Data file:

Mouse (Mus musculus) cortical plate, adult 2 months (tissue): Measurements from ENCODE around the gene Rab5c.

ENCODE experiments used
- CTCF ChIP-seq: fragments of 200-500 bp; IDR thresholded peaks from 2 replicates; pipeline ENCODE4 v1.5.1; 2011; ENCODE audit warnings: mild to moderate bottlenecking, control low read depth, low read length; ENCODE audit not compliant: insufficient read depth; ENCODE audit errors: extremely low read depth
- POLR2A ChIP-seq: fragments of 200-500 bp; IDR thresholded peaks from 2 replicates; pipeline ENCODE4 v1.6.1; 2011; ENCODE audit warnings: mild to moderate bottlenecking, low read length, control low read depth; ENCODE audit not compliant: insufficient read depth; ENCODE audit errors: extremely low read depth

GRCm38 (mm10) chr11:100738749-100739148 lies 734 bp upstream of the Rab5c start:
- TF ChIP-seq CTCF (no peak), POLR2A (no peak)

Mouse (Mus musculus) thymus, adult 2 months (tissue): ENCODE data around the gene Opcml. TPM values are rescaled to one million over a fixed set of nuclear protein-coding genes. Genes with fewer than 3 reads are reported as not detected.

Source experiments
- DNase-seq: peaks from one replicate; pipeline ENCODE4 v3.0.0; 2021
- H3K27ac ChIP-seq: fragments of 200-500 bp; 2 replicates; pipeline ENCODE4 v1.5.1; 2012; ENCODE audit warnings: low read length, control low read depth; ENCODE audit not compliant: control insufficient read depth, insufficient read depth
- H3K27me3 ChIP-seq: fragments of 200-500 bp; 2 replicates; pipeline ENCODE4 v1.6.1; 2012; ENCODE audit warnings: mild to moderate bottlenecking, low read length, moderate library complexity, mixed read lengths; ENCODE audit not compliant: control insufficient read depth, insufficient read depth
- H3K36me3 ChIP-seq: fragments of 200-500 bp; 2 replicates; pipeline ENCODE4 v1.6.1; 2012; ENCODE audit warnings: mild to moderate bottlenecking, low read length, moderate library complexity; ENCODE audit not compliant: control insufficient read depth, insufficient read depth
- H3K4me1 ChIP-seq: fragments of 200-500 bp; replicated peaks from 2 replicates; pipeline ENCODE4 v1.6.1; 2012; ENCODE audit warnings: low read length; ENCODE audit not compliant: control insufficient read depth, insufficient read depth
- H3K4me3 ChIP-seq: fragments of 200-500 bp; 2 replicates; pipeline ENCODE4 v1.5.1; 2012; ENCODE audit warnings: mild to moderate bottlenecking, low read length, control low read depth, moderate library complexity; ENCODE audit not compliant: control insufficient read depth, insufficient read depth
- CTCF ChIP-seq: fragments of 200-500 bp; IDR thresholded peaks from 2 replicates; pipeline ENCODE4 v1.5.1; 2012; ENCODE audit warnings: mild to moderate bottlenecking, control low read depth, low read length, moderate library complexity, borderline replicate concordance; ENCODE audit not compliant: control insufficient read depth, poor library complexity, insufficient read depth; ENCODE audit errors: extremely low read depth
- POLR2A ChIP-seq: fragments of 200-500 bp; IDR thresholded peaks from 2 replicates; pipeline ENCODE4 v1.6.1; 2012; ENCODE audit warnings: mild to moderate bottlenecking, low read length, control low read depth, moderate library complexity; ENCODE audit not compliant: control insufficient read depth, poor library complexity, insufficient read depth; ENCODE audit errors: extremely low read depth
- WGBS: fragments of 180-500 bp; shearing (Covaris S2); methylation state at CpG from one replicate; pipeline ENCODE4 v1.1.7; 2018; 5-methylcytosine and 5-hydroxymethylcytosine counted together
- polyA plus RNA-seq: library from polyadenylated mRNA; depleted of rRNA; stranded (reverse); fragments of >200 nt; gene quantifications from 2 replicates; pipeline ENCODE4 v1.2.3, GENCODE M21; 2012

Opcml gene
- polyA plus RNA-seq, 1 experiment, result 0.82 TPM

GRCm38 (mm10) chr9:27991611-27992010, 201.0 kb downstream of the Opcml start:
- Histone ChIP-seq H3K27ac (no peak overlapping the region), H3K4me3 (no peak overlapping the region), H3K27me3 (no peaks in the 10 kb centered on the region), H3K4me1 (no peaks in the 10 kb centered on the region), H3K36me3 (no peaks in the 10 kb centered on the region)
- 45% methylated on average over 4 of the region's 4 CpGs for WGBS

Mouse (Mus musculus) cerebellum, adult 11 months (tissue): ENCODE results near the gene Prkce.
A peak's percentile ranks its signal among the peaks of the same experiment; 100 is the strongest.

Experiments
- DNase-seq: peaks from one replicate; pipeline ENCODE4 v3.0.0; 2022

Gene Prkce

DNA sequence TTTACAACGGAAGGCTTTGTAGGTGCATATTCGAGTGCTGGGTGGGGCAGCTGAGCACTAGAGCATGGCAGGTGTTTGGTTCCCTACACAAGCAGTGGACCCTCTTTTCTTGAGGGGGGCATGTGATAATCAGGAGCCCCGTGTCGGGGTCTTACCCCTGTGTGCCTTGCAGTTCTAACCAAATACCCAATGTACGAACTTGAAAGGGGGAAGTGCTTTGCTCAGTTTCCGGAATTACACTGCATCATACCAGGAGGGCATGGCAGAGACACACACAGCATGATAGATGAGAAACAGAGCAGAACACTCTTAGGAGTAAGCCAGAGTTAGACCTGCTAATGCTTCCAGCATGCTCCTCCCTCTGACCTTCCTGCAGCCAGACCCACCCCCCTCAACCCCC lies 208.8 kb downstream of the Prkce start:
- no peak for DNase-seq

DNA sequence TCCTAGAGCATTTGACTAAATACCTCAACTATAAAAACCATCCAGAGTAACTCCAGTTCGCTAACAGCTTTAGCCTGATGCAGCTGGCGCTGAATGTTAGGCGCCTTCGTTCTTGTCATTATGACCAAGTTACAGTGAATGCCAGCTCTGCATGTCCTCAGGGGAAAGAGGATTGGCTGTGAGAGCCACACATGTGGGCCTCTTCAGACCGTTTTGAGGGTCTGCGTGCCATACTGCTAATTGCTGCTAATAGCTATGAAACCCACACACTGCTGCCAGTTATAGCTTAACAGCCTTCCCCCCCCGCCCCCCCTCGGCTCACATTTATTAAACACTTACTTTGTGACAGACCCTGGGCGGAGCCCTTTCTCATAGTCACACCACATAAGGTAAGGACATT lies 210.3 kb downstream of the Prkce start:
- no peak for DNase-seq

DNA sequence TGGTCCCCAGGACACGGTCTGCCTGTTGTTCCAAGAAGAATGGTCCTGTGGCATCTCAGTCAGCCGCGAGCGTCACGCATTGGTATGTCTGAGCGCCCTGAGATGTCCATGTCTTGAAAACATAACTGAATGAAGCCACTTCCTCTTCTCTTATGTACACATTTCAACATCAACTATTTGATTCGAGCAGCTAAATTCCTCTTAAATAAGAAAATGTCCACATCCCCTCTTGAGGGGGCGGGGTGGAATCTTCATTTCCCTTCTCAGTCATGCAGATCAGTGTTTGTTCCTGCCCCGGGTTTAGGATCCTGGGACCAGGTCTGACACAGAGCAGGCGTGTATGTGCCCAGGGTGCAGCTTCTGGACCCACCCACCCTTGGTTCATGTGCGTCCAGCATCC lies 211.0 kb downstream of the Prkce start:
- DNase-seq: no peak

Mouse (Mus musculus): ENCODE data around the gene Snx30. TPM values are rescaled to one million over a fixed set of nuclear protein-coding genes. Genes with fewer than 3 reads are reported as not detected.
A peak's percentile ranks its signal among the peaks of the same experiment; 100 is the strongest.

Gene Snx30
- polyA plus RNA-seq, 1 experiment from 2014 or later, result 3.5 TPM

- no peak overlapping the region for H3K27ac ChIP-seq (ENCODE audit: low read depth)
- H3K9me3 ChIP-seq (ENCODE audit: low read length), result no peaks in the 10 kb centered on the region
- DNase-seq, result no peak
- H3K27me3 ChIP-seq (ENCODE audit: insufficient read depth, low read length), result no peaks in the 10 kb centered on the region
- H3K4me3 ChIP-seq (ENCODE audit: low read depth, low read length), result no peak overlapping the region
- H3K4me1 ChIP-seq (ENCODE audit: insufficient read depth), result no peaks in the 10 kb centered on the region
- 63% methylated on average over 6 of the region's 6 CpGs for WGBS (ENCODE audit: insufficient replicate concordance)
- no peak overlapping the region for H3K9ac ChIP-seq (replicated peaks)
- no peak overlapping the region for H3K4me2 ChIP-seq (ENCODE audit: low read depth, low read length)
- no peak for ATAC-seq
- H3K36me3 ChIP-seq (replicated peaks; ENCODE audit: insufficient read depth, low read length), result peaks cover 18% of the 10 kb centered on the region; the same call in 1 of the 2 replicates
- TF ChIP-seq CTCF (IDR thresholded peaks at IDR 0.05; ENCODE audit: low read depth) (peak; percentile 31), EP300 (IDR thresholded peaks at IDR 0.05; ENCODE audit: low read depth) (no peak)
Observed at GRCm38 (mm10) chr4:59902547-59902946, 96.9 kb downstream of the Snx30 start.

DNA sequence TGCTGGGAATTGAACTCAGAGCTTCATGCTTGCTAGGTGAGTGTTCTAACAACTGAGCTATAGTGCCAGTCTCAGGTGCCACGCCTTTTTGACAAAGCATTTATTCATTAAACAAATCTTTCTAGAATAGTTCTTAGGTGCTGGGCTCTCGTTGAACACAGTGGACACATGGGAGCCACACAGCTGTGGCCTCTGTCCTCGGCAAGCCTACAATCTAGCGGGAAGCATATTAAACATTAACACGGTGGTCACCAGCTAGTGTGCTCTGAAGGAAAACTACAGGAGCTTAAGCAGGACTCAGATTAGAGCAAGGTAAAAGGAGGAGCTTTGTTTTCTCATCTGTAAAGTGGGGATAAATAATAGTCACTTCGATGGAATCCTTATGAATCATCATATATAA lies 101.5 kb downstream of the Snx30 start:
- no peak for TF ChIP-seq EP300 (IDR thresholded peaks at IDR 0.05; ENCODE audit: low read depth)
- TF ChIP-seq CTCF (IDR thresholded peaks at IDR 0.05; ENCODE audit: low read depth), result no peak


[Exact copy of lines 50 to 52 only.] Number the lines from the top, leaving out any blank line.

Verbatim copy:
- TF ChIP-seq CTCF (IDR thresholded peaks at IDR 0.05; ENCODE audit: low read depth) (peak; percentile 31), EP300 (IDR thresholded peaks at IDR 0.05; ENCODE audit: low read depth) (no peak)
Observed at GRCm38 (mm10) chr4:59902547-59902946, 96.9 kb downstream of the Snx30 start.

DNA sequence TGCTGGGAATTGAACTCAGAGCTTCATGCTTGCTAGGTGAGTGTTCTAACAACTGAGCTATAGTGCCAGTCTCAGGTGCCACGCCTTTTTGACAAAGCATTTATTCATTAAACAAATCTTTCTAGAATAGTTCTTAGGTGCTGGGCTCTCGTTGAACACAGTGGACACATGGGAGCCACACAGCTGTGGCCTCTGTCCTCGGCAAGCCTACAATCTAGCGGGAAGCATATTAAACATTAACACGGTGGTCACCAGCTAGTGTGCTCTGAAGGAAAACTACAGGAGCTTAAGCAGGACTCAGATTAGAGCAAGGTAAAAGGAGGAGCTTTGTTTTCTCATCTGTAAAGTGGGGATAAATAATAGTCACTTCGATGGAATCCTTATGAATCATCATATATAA lies 101.5 kb downstream of the Snx30 start: